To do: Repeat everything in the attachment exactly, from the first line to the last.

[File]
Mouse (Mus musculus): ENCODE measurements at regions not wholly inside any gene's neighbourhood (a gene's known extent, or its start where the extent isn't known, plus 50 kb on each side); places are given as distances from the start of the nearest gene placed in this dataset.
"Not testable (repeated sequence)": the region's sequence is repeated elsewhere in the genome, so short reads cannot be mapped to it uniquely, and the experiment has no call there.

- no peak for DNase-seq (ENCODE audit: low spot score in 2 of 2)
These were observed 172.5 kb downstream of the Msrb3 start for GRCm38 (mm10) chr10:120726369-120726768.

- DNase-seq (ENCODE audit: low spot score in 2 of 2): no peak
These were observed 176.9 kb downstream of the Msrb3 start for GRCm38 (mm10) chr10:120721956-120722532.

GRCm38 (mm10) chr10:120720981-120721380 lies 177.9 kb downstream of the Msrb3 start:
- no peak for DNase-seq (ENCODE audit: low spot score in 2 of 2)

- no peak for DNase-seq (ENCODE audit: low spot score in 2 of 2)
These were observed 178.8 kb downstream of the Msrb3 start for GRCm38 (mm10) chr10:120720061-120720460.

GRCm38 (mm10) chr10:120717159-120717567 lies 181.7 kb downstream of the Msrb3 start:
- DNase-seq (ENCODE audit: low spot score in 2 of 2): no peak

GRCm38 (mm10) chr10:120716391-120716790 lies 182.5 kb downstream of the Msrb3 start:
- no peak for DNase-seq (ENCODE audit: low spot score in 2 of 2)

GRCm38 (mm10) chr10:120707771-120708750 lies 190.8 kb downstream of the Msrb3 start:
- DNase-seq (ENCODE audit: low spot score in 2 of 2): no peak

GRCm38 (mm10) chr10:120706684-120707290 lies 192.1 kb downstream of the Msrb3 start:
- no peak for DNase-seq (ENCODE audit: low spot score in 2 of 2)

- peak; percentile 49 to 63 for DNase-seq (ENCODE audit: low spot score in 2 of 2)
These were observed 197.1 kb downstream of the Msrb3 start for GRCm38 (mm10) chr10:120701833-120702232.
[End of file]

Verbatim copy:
Mouse (Mus musculus): ENCODE measurements at regions not wholly inside any gene's neighbourhood (a gene's known extent, or its start where the extent isn't known, plus 50 kb on each side); places are given as distances from the start of the nearest gene placed in this dataset.
"Not testable (repeated sequence)": the region's sequence is repeated elsewhere in the genome, so short reads cannot be mapped to it uniquely, and the experiment has no call there.

- no peak for DNase-seq (ENCODE audit: low spot score in 2 of 2)
These were observed 172.5 kb downstream of the Msrb3 start for GRCm38 (mm10) chr10:120726369-120726768.

- DNase-seq (ENCODE audit: low spot score in 2 of 2): no peak
These were observed 176.9 kb downstream of the Msrb3 start for GRCm38 (mm10) chr10:120721956-120722532.

GRCm38 (mm10) chr10:120720981-120721380 lies 177.9 kb downstream of the Msrb3 start:
- no peak for DNase-seq (ENCODE audit: low spot score in 2 of 2)

- no peak for DNase-seq (ENCODE audit: low spot score in 2 of 2)
These were observed 178.8 kb downstream of the Msrb3 start for GRCm38 (mm10) chr10:120720061-120720460.

GRCm38 (mm10) chr10:120717159-120717567 lies 181.7 kb downstream of the Msrb3 start:
- DNase-seq (ENCODE audit: low spot score in 2 of 2): no peak

GRCm38 (mm10) chr10:120716391-120716790 lies 182.5 kb downstream of the Msrb3 start:
- no peak for DNase-seq (ENCODE audit: low spot score in 2 of 2)

GRCm38 (mm10) chr10:120707771-120708750 lies 190.8 kb downstream of the Msrb3 start:
- DNase-seq (ENCODE audit: low spot score in 2 of 2): no peak

GRCm38 (mm10) chr10:120706684-120707290 lies 192.1 kb downstream of the Msrb3 start:
- no peak for DNase-seq (ENCODE audit: low spot score in 2 of 2)

- peak; percentile 49 to 63 for DNase-seq (ENCODE audit: low spot score in 2 of 2)
These were observed 197.1 kb downstream of the Msrb3 start for GRCm38 (mm10) chr10:120701833-120702232.